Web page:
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In The Black 2050

a model for Black economic leadership in the 21st century

by Tre Baker

Requirements for Economic Empowerment

Economics in Service of Culture

The purpose of an economy is to advance a society and that society's culture, not simply to create efficient methods of managing supply and demand.  Everything from deciding what African language will be the official language of Africa for business and government, to developing African-centered education institutions, and strengthening the Diaspora's role in the African Union, has to do with using economic forces to advance a cultural agenda.  For too long, African wealth has been used to advance non-African cultures.

Organizing Human Capital

People power an economy.  To truly achieve maximum potential a society must organize it's people to achieve general and specific economic goals.  The Black community has been economically disorganized since integration virtually destroyed the Black business community.  Large Black organizations (non-profits, churches, fraternities/sororities, professional associations, etc.) already have the human capital we need to implement a sound economic strategy, they just need the leadership to focus the resources at their disposal more effectively.

Organizing Financial Capital

The statistic about the Black community having over $1 trillion in buying power is used often, but not enough attention is focused on how to organize this potential source of wealth beyond simply "buying Black."  How specifically do we redirect a majority of those dollars into Black businesses and the Black community?  This takes an organized, coordinated effort and visionaries with the knowledge, wisdom, and spiritual maturity to lead the charge.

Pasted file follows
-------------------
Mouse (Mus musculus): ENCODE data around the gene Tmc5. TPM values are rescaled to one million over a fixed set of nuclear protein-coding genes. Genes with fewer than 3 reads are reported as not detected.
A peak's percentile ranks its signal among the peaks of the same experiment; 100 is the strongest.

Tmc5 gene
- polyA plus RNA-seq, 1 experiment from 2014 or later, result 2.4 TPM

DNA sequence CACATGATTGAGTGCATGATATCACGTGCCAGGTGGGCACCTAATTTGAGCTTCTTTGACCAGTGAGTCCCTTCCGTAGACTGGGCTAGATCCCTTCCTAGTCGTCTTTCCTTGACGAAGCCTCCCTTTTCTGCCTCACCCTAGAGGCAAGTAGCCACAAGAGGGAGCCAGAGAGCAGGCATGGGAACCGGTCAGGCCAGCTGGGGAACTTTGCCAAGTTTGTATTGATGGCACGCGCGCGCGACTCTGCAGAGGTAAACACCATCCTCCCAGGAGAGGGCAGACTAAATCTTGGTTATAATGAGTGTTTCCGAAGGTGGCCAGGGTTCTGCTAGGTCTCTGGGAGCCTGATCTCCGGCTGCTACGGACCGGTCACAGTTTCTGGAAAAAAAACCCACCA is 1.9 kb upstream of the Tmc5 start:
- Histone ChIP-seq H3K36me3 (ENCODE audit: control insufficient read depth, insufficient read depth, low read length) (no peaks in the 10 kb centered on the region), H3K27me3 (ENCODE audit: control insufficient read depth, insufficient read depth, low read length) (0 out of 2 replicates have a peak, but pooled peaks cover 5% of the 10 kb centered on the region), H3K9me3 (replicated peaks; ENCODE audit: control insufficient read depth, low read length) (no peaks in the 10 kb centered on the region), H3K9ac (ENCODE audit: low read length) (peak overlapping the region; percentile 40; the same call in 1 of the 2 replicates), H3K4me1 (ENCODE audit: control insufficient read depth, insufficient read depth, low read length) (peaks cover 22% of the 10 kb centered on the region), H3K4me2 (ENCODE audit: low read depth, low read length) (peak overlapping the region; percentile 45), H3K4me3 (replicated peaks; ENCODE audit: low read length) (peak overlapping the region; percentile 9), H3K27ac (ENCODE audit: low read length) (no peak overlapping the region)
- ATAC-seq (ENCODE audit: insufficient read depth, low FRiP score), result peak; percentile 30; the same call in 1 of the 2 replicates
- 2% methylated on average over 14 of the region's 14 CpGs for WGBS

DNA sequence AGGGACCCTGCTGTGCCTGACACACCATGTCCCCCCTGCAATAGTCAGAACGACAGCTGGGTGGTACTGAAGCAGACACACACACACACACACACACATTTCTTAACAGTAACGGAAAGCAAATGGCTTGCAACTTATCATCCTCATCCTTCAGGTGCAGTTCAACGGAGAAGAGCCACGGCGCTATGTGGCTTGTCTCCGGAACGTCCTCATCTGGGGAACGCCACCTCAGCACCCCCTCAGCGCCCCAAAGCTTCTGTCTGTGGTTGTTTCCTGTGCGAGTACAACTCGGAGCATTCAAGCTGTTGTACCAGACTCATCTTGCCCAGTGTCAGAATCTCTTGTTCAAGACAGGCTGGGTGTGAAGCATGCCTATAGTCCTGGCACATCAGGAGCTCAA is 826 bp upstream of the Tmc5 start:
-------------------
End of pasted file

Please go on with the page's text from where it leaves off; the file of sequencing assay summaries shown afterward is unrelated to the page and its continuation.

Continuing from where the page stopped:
Using Economic Power to Gain Political Power

Politics is a form of economics, deciding how to divide and control a society's resources.  Gaining economic power gives a group access to real political power, which, once gained, can help reinforce and support the economic power base.  There are plenty of examples of previously marginalized groups using economic power to gain political power.  Domestic and international strategies are needed in a truly Pan-African effort .

Funding African Centered Education

Ironically, I doubt anyone writes a book about Black economic development actually expecting the book to be economically successful.  However, a portion of any profits, however meager, that are made from the sale of this book or any consulting work that comes from it will go towards The Black Travel Foundation, an African Centered non-profit that helps reconnect Black youth to their African roots through cultural immersion and rights of passage programs in Africa and the Caribbean.

Blog posts

Investing While Black: Banking

Investing While Black: Banking

Like many other Black-owned businesses, Black-owned banks currently suffer from undercapitalization and little to no growth.  In order for a bank ...
Investing While Black: Build vs. Buy

Investing While Black: Build vs. Buy

The choice to build or buy is one frequently faced by both businesses and individual consumers.  On the consumer side, there are entire stores, li...

Investing While Black

In this series, I’ll be laying out my thoughts on how Black investors could think about their participation in various asset classes.  I see so man...

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